Three ways to ripen tomatoes faster on the vine

Tomatoes are a favorite crop among home gardeners and farmers alike. This is because the fruit (not a vegetable!) is versatile, easy to grow, and bears lots of fruit when properly taken care of. 

However, there is a frustration among growers: tomatoes take longer to ripen particularly during the cold season. This is because the beloved fruit hails from the tropical region of South America which caused tomatoes to not evolve the chemical triggers to hasten ripening as the temperatures dips. 

Fortunately, there are a few tips and tricks on how to expedite the process.

One is to pinch the top of the plant once it has produced four trusses (or bunches) of fruit to prevent it from growing any taller or bearing more flowers. If the plants have already grown bigger, pinch out their growing tip and remove all green fruit that have yet to reach their mature size.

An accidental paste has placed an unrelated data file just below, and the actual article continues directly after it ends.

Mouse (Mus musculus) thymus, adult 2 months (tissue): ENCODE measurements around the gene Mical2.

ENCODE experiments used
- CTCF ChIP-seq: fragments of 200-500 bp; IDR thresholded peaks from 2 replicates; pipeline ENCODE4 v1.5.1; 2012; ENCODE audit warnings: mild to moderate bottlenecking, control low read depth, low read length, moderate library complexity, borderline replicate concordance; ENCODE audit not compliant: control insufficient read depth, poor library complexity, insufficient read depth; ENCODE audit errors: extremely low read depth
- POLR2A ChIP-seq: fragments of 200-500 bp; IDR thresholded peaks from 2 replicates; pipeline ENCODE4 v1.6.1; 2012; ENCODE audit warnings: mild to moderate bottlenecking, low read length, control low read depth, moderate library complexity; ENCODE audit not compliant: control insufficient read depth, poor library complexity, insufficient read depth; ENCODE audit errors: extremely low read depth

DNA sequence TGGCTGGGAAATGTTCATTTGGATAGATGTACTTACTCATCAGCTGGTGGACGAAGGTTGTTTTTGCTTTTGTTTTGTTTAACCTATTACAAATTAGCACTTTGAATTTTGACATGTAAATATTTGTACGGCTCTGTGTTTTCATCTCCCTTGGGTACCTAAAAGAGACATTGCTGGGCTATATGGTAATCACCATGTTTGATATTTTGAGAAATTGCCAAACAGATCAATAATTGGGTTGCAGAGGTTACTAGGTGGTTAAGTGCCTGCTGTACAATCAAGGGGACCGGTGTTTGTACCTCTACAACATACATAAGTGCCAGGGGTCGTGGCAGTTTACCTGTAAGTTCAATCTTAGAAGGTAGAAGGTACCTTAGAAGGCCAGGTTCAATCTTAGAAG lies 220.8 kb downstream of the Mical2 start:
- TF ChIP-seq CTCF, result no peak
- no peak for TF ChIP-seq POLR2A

This way, the tomato plant won’t waste resources on producing fruit and will be able to focus more on ripening what they have already produced. Several trials also note that this technique also improves the flavor, size, and nutrient content of the harvest. 

Another way to get the plants to focus on ripening its fruits is by inducing stress. If the tomatoes sense that they might be at risk, the plants will respond by speeding up the maturation of fruit to ensure the next generation through their seeds. 

To do this, gradually reduce the amount of water. It is important to this slowly to give plants enough time to adapt since irregular watering can cause harvest deformities like split fruit or blossom end rot. The same thing goes for fertilizer. 

Lastly, as the end of the planting season nears, one sure way to induce stress is to hamper water absorption by root trimming. Simply slice into the soil around the plant with a spade about 50 centimeters away from the main stem to sever the outermost roots. Work your way around the plant until a ring is formed. 

Just imagine, a tomato plant can ripen faster, produce less waste, and bear better-tasting as well as nutritious fruit in exchange for a little pruning and being slightly lazier with watering. 

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